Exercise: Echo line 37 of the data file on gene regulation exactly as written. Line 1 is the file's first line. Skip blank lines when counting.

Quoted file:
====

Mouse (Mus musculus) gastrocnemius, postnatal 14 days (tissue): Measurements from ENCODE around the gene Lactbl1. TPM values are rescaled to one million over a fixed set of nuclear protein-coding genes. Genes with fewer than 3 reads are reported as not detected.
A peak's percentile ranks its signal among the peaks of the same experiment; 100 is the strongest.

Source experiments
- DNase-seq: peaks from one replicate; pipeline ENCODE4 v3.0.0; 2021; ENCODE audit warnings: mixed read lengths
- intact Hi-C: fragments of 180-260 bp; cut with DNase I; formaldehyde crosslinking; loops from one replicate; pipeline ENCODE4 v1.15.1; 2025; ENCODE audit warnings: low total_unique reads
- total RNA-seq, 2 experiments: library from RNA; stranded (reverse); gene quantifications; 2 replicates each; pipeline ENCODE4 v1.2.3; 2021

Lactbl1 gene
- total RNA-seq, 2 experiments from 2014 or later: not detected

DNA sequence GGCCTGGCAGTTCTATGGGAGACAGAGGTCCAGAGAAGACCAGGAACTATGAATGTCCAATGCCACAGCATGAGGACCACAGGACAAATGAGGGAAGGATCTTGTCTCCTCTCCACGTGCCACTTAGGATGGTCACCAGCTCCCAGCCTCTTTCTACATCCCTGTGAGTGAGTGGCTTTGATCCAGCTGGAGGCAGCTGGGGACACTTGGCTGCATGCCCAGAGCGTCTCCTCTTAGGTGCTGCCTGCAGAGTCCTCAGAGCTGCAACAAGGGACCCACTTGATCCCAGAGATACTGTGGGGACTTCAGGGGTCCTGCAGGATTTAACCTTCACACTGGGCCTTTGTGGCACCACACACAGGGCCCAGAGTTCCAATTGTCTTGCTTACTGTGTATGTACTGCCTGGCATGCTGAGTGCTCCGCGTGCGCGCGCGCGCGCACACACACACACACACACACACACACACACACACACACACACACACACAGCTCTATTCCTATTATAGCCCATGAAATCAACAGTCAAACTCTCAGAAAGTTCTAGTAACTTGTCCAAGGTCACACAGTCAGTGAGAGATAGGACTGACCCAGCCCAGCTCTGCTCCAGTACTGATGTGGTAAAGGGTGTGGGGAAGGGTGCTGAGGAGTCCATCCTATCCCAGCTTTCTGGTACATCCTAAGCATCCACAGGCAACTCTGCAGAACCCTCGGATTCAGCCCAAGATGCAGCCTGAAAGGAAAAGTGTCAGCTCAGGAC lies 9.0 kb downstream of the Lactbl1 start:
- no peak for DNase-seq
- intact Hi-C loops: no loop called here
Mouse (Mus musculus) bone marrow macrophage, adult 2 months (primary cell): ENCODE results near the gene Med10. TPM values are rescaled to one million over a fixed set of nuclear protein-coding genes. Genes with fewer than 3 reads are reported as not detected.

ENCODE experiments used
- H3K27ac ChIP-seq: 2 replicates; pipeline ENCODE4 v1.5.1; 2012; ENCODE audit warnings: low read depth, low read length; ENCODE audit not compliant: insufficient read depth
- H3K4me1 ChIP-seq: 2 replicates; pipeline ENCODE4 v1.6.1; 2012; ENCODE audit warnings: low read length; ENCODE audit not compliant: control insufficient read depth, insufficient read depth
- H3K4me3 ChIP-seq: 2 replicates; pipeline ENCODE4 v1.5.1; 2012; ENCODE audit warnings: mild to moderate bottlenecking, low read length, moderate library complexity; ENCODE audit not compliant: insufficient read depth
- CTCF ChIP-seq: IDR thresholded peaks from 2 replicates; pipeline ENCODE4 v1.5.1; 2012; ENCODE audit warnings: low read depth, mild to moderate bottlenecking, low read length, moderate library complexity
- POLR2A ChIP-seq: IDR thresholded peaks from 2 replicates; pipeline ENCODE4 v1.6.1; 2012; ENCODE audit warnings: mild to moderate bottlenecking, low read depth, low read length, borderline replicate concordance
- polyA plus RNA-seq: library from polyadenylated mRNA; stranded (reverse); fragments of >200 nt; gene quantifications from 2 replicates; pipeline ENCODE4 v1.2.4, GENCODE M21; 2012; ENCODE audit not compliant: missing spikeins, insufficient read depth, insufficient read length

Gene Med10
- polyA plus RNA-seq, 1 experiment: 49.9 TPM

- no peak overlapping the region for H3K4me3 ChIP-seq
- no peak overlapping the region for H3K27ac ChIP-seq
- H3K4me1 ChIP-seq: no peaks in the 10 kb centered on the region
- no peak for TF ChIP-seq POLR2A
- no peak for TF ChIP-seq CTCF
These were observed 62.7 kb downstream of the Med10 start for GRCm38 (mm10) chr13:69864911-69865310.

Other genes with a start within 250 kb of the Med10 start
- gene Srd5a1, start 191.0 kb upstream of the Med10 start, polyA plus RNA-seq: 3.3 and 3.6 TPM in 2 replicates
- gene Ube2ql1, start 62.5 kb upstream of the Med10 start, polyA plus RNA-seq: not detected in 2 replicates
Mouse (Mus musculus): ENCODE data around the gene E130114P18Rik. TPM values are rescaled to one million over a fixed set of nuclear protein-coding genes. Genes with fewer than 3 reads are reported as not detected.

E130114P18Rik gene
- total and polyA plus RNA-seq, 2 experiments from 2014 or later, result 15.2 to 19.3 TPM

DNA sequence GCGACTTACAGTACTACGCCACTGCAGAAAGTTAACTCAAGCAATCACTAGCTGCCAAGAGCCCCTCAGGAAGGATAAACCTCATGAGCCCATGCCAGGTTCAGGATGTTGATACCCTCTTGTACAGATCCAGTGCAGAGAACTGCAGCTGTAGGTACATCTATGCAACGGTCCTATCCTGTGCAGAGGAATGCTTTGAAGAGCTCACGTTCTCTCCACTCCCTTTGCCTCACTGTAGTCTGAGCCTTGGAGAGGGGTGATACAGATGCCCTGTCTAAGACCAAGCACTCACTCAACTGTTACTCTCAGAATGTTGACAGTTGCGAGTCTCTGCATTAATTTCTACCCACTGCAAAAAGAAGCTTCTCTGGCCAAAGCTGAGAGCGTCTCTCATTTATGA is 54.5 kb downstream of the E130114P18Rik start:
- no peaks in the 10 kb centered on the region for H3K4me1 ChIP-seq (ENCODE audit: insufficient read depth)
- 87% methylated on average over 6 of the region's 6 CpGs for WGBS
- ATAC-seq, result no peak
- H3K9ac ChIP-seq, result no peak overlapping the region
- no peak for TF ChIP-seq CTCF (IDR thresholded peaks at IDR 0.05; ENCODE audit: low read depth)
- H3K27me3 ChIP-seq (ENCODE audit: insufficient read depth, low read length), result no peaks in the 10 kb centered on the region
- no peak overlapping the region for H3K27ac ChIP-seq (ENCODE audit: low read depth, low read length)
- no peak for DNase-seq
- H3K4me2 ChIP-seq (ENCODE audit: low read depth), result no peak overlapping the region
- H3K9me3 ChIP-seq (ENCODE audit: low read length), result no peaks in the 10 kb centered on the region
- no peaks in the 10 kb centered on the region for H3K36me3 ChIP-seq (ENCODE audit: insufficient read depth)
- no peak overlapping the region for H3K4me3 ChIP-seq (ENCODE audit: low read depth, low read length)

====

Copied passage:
- ATAC-seq, result no peak